Accounting equation is a basic concept of agreement between left-hand and right-hand site and starting pint of double entry. Double entry bookkeeping states that for every debit entry there should be pass a credit entry. Every transaction has twofold effect; this concept has a result of Balance Sheet Equation or Fundamental Equation. At any point of time total assets must be equal to equities. In other words we can say that left hand side which is resource side must be equal to right hand side which is of course source side.
The two basic elements of a business are what it owns and what it owes. Assets are the resources a business owns. For example, ABC Ltd. has total assets of approximately Rs. 50.5 billion. Liabilities and owner’s equity are the rights or claims against these resources. Thus, ABC Ltd. has Rs. 50.5 billion of claims against its Rs. 50.5 billion of assets. Claims of those to whom the company owes money (creditors) are called liabilities. Claims of owners are called owner’s equity. ABC Ltd. has liabilities of Rs. 20 billion and owners’ equity of Rs. 30.5 billion. We can express the relationship of assets, liabilities, and owner’s equity as an equation, as shown:
Asset = Liabilities + Owner Equity
Assets = Equities / Claims
Resources = Sources
Left hand side = Right hand side
This relationship is the basic accounting equation. Assets must equal the sum of liabilities and owner’s equity. Liabilities appear before owner’s equity in the basic accounting equation because they are paid first if a business is liquidated. The accounting equation applies to all economic entities regardless of size, nature of business, or form of business organization. The equation provides the underlying framework for recording and summarizing economic events.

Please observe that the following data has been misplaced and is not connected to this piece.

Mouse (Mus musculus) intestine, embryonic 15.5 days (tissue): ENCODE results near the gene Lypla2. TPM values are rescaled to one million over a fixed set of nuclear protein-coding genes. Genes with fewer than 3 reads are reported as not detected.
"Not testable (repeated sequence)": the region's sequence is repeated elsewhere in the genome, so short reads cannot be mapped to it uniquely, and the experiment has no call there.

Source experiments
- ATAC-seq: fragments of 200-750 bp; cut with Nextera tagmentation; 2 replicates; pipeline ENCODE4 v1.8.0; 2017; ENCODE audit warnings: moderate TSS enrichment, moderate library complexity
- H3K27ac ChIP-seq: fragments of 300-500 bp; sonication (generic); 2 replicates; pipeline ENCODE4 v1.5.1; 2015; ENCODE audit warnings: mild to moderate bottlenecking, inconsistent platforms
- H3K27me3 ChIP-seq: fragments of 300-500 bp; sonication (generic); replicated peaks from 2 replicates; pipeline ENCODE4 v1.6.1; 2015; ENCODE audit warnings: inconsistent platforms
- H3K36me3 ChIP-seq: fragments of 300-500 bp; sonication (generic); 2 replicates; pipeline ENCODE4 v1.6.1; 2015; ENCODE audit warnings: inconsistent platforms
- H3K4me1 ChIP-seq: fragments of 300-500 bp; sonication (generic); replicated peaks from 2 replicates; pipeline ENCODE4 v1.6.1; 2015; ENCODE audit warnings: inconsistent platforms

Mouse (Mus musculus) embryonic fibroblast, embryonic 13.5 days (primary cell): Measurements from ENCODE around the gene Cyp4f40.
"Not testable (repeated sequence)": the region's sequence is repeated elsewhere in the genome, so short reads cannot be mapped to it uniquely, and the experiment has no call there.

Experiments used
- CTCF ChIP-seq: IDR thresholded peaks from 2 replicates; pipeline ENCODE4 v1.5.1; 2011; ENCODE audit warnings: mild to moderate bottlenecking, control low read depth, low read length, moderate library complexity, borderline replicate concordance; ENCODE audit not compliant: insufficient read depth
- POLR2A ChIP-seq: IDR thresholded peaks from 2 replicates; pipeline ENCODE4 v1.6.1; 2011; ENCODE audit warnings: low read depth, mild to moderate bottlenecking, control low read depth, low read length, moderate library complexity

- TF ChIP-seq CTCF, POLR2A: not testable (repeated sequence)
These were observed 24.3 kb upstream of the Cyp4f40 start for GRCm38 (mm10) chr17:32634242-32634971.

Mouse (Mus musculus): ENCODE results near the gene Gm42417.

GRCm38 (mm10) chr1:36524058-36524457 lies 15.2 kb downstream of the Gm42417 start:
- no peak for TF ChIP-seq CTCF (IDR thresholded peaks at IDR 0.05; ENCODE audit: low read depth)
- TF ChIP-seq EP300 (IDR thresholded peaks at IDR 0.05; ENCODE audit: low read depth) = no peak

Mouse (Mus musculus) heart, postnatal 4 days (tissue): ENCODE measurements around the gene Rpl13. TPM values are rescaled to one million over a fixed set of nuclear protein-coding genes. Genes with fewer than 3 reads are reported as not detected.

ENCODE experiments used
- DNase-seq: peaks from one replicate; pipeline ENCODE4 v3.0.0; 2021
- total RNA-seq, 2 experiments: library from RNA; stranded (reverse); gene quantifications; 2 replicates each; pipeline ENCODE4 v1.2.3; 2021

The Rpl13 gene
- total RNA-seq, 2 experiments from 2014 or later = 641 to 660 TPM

Different Presentation of Accounting Equation
There are different style of presentation mention below for balance sheet equation:
The accounting equation as a statement of financial position may be expressed as:
Assets minus Liabilities equal Ownership interest; the ownership interest is the residual claim after liabilities to third parties have been satisfied. The equation expressed in this form emphasizes that residual aspect. Another way of thinking about an equation is to imagine a balance with a bucket on each end. In one bucket are the assets (A) minus liabilities (L). In the other is the ownership interest (OI). If anything happens to disturb the assets then the balance will tip unevenly unless some matching disturbance is applied to the ownership interest. If anything happens to disturb the liabilities then the balance will tip unevenly unless some matching disturbance is applied to the ownership interest. If a disturbance applied to an asset is applied equally to a liability, then the balance will remain level.
Four Effects of Transactions
Accounting Transaction is broadly classified into four categories:
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Accounting Equation Examples
Example # 1:
For each of the following transactions indicate the effects i.e. (Increase, Decrease, Conversion or No Effect)?
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Example # 2:
From the list of accounts below, determine which assets are and which equities are. List the assets under the Asset Column and the equities under the equities Column. Then add each column and complete the Fundamental Accounting Equation?
|Cash||Rs. 5,000||Rs. 5,000|
|Accounts Receivable||10, 600||10,600|
|TOTAL||Rs. 137,600||Rs. 68,800||Rs. 68,800|
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Example # 3:
For each of the following equations, a figure is missing. In the space provided, please supply the missing figure that will balance the equation.
Expanded Accounting Equation
The Expanded Accounting Equation of sole proprietorship and partnership is Accounting Equation (Assets = Liabilities + Owner’s Equity) – Expenses + Revenue – Drawings Account.
In case of company business the expanded accounting equation in the balance sheet equation (Assets = Liabilities + Stockholders’ Equity) with replacement of Stockholders’ Equity with Paid-in Capital – Expenses + Revenues – Treasury Stock – Dividends.
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Mukharji, A., & Hanif, M. (2003). Financial Accounting (Vol. 1). New Delhi: Tata McGraw-Hill Publishing Co.
Narayanswami, R. (2008). Financial Accounting: A Managerial Perspective. (3rd, Ed.) New Delhi: Prentice Hall of India.
Ramchandran, N., & Kakani, R. K. (2007). Financial Accounting for Management. (2nd, Ed.) New Delhi: Tata McGraw Hill.